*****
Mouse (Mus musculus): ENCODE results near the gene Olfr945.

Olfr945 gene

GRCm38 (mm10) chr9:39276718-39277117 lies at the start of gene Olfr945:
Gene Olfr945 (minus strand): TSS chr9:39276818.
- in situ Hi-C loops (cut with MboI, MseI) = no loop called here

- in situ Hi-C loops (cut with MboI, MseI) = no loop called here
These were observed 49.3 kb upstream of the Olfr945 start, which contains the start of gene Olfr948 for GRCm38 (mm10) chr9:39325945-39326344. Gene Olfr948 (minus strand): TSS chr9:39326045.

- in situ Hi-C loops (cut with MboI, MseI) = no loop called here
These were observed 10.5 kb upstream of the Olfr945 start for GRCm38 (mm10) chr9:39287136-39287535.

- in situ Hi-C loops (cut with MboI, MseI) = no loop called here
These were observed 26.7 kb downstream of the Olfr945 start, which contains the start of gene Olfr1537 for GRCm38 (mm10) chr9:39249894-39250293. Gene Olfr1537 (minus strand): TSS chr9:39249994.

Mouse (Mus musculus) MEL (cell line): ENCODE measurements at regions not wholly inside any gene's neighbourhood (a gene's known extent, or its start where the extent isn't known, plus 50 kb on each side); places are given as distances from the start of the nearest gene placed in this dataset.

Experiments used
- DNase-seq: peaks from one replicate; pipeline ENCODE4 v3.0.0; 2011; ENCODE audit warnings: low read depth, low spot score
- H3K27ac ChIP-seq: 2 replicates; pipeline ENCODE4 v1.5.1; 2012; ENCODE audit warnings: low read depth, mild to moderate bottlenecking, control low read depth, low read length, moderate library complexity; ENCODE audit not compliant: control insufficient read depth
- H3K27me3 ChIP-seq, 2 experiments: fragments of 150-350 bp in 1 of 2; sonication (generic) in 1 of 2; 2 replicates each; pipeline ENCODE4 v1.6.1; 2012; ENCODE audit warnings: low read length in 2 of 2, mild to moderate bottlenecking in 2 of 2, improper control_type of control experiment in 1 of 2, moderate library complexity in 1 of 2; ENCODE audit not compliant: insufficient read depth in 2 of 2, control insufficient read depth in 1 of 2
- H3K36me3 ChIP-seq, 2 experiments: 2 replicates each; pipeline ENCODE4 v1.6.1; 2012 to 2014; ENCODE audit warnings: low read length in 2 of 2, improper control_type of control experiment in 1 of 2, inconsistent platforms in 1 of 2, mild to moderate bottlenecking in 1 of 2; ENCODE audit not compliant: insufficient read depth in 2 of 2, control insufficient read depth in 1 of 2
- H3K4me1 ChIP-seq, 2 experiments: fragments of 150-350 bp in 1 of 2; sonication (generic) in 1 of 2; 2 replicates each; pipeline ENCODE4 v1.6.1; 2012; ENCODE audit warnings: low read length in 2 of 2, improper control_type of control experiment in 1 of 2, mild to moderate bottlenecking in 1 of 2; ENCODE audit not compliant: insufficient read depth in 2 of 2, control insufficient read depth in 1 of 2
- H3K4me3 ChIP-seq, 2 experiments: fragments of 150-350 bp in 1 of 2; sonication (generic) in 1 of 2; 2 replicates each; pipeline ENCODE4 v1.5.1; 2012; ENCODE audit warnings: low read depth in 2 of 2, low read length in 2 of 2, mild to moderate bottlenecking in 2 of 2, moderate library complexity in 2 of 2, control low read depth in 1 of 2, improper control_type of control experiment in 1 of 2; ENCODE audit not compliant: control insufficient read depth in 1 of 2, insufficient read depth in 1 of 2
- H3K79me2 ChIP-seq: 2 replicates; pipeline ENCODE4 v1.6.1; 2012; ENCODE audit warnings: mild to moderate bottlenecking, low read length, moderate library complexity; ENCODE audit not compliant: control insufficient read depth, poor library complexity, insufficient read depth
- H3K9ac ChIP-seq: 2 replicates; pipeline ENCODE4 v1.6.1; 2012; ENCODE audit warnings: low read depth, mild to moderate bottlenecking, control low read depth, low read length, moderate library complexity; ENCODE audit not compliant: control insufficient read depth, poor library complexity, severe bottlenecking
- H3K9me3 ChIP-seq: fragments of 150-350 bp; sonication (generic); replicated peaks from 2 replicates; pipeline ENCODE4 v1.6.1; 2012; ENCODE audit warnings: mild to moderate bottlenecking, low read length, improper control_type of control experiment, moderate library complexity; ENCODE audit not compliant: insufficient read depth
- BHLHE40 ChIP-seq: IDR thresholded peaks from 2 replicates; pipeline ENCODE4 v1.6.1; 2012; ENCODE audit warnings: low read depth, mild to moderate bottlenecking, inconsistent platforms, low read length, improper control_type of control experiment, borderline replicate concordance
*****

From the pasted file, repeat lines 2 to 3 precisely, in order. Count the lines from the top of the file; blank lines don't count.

Olfr945 gene

GRCm38 (mm10) chr9:39276718-39277117 lies at the start of gene Olfr945: